Nancy Miller knew she wouldn’t be driving to work.
“The engine started way too loud,” she said.
Parked overnight last Friday in front of her house off Mill Creek Drive, Miller’s locked Outlander Sport was missing its catalytic converter.
A long wait for replacement parts and a big repair bill awaited her.
Catalytic converters have been filtering engine pollutants from cars and trucks since the 1970s. Coated inside with precious metals, these canisters are like bags of jewels for thieves as they’re easy to steal from the undercarriage.
As demand for converters has increased because of tightening emissions rules, prices for these metals have soared. Criminals target hybrid models like the Toyota Prius, because hybrids produce fewer emissions to degrade the precious metals. Trucks and SUVs also attract thieves, because their high clearances make it easier to roll underneath and cut out converters with a cordless reciprocating saw.
The thieves can be under and out in less than two minutes.
Eden Prairie catalytic converter thefts spiking
Beginning 10 years ago in California, these thefts grew and spread nationwide.
Now, thieves are working Eden Prairie streets and parking lots to mine vehicles for converters they can sell for $300 online or at a scrap dealer.
Repair costs range from $1000 to $3000, depending on the vehicle model.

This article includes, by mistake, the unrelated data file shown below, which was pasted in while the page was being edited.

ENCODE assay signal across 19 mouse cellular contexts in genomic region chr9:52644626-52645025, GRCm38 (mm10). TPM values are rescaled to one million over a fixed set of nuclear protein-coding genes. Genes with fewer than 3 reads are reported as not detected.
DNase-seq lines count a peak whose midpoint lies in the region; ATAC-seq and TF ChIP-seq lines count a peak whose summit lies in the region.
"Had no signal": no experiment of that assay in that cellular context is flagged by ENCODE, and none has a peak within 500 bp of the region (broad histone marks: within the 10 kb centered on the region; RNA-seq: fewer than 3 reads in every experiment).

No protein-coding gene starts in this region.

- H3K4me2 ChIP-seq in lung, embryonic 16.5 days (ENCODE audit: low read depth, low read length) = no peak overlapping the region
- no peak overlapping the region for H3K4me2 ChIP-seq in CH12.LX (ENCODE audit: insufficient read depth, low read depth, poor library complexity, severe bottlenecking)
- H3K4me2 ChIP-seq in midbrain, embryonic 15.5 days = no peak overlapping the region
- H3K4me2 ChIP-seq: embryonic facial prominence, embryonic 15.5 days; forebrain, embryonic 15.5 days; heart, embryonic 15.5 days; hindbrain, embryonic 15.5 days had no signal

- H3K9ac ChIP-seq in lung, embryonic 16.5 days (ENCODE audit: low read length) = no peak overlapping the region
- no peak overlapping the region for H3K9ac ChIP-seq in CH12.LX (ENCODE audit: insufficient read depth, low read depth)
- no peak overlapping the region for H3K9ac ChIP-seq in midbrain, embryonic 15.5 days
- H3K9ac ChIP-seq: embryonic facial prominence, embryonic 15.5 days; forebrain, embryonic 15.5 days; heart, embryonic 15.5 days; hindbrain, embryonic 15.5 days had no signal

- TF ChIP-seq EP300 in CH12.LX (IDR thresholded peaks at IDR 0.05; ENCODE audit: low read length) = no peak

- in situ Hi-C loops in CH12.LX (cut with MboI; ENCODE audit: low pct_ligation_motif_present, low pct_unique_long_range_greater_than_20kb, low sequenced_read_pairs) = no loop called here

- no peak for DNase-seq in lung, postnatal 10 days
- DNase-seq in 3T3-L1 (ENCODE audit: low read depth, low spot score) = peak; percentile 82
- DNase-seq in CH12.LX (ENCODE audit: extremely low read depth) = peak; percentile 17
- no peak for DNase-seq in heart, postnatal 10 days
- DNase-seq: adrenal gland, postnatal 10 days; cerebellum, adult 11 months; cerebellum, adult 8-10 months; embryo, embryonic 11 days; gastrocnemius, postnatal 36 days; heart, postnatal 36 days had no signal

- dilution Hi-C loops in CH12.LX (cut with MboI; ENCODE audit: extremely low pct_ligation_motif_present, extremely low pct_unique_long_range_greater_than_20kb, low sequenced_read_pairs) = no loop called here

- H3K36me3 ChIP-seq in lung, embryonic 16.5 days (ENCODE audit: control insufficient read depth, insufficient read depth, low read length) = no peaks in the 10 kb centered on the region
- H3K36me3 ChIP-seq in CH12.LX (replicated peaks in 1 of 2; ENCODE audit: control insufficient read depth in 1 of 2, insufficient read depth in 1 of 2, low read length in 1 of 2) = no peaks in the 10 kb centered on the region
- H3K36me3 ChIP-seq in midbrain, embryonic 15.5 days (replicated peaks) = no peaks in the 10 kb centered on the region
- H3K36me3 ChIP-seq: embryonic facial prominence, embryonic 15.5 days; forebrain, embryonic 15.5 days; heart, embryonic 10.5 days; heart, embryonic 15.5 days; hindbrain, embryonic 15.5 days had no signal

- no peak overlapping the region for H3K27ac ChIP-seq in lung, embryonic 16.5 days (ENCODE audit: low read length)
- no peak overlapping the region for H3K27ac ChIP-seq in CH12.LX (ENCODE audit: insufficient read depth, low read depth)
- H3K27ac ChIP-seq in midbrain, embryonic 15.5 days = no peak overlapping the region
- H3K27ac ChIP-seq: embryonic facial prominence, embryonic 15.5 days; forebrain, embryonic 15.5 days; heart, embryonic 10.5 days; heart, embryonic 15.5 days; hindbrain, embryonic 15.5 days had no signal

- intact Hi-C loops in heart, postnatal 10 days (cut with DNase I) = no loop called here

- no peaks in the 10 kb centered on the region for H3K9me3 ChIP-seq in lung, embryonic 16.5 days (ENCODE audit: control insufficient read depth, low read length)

According to Ryan Kapaun, crime analyst for the Eden Prairie Police, reported converter thefts increased from 8 in 2019 to 55 in 2020. The 28 thefts reported in the first two months of 2021 put Eden Prairie on track to triple that number.
“We have extra patrols out, and we share information daily with neighboring departments,” said Kapaun. The legislature is considering a bill to disrupt Minnesota’s black market by making it illegal for individuals to possess used converters and for scrap metal dealers to purchase them unless the seller has proof of legitimate removal.
Catalytic converter theft: Actions you can take
Make sure you have comprehensive insurance on your vehicle. Also, the next time your car is on a lift, have your mechanic etch or spray your car’s VIN number or license plate number onto your car’s converters with heat-resistant spray paint.
Park in a garage, a secure location, or a well-lit parking lot, preferably between two cars with low clearance. If available, add or turn on a tilt/shock sensor to your car alarm.
Be sure to file a police report if your converter is stolen. That way the Eden Prairie Police Department (EPPD) knows the rate of theft and can efficiently respond with resources. The Eden Prairie police can be reached at 952-949-6200.
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